And you played the WRO festival in Poland this year?
The festival is for local people, its a pretty big biennial — the people are really curious about the new kinds of media art, which are not really new…
How did you fit in to the bill?
They had a music section, mostly audio-visual stuff, this year. They used a department store for an exhibition, which has lots of fashion boutiques inside. There were four or five empty spaces in the building, and they set installations there, which were pretty cool. One of the other buildings they used was an abandoned building, which Wioletta, one of the founders discovered, and she got permission to use it. The biennial has DIY spirit.
I used to live in that city — Wroclaw is great for those kind of art spaces, they have a lot of abandoned factories and breweries around the outskirts of the town.
Yeah, it’s very nice. I was supposed to do a site specific performance in a passage there, but it was raining, so I could not do it — it could have been a completely different kind of performance.
So how does that differ then, where you are playing outside, to playing in a venue?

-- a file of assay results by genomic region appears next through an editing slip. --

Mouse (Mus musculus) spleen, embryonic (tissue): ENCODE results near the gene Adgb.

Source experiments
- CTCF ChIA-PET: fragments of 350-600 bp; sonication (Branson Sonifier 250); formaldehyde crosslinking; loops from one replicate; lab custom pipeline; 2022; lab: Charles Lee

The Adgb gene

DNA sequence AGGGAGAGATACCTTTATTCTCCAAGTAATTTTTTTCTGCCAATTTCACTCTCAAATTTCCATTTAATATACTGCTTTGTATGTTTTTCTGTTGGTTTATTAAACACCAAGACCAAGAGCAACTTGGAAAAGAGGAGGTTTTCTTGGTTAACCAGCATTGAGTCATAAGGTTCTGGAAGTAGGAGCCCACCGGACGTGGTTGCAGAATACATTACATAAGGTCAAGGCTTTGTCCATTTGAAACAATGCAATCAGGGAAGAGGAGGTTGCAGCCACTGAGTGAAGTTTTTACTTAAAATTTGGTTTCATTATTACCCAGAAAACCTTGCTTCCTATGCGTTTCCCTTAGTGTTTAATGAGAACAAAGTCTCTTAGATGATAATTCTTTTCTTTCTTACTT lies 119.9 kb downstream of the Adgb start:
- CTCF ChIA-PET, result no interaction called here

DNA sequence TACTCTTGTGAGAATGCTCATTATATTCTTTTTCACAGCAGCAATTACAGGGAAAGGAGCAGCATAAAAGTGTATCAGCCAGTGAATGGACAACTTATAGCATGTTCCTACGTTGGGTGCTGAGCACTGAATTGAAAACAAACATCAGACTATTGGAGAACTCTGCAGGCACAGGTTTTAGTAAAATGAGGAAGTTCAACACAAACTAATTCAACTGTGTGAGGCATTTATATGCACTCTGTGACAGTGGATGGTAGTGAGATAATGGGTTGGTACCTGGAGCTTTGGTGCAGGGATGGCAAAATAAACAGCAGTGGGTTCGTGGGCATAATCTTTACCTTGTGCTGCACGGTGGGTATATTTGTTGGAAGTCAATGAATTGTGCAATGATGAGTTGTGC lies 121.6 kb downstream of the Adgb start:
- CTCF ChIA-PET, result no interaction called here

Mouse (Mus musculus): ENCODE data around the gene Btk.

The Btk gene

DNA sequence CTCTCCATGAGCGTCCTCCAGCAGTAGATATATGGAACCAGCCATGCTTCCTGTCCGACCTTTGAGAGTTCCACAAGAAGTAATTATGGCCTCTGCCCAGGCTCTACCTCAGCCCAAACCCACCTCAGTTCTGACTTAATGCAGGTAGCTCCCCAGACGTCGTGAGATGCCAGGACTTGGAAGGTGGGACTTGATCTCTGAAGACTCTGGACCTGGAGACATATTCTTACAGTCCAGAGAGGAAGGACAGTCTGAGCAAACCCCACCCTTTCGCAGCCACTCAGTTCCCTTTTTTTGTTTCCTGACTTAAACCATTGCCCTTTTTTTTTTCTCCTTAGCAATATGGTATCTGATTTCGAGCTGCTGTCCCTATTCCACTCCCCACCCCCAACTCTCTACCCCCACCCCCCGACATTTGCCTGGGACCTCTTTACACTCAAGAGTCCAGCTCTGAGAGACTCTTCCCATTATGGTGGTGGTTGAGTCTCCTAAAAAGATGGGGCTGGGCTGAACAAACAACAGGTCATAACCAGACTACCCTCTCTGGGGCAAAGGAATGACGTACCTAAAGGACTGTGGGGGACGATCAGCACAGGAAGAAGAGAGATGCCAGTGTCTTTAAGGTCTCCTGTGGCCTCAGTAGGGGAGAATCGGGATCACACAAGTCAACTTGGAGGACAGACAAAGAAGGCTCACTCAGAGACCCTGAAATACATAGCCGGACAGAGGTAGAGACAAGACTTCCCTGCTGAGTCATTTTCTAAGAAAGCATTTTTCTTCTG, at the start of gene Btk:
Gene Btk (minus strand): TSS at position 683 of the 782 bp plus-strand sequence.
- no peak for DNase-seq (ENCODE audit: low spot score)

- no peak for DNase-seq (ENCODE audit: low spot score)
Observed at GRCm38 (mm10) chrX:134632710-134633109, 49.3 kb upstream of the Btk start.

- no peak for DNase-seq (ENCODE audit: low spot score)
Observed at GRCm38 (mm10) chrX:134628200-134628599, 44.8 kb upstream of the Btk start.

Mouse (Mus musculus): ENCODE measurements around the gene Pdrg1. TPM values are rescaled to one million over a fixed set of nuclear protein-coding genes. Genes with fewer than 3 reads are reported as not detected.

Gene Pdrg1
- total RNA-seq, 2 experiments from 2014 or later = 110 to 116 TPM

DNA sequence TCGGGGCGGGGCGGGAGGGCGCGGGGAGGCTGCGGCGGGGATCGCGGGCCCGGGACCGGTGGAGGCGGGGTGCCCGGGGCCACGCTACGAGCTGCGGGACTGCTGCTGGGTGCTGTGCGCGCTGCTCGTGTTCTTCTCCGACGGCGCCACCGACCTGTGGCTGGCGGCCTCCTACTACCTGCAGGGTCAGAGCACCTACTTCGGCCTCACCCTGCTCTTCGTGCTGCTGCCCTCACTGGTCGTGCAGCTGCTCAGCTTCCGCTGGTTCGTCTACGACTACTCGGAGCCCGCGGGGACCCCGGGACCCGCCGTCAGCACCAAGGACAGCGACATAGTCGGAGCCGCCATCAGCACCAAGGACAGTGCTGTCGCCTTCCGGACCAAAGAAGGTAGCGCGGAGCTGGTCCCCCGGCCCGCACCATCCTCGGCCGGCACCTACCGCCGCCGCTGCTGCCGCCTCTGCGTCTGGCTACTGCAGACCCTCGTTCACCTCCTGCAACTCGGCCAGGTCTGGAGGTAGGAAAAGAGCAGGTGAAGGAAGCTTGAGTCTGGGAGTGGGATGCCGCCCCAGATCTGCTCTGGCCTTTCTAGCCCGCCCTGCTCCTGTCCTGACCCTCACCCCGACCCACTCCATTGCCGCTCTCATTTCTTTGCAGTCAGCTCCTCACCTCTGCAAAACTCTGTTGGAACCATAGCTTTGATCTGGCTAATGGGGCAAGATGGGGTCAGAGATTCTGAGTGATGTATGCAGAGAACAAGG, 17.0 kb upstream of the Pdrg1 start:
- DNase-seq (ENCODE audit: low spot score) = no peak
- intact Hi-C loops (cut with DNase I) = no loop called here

Well, four or five years ago, I started to get a weird feeling when I go to a concert, and I stopped going. If you go to a music venue, let’s say a rock club or some sort, you hear the sound from the PA system, and there is no so much resonance in the room since those venues are designed for dead acoustics. The sound from the speakers is aggressive, direct, and one-dimensional. I use field recordings which were environmental sounds before captured, and I’d like to play back those in a three-dimensional space, like re-creating same sort of soundscape, but that doesn’t work so well in those venues. Also, classic concert halls are believed to have good acoustics. But, it’s only for Western classic instruments. I play cassettes, and the frequency spectrum of the sound is a bit closer to African or Asian traditional instruments, because it contains a lot of noise and overtones. It’s not refined at all. I realized that when I play in that concert hall situation, some frequencies and overtones tend to disappear because of the particular acoustic response in those concert halls have. So I started questioning what the fuck I’m doing in that situation, and that lead me more about exploring the possibilities of site-specific performances outside conventional venues. More than that, most of music venues tend to ignore visual elements. Those are not aesthetically appealing and its functions are limited to playing instruments or singing on stage, and listening to the sound in the separated seating area. It’s so passive experience for both performers and audience. If you think about the lighting system installed in those venues, the effect is so stereotyped and it’s the same shit everywhere. Well, I don’t think it’s a problem for them since those music venues are essentially places for “listening to sounds.” I’m aware that it’s actually “my problem” and not “their problem.” But, it’s unbelievable that people don’t question the situation they are given and limit what they can do. It’s almost like slavery. I personally think questioning your practice sometimes would be very healthy since that could possibly open up new possibilities for you.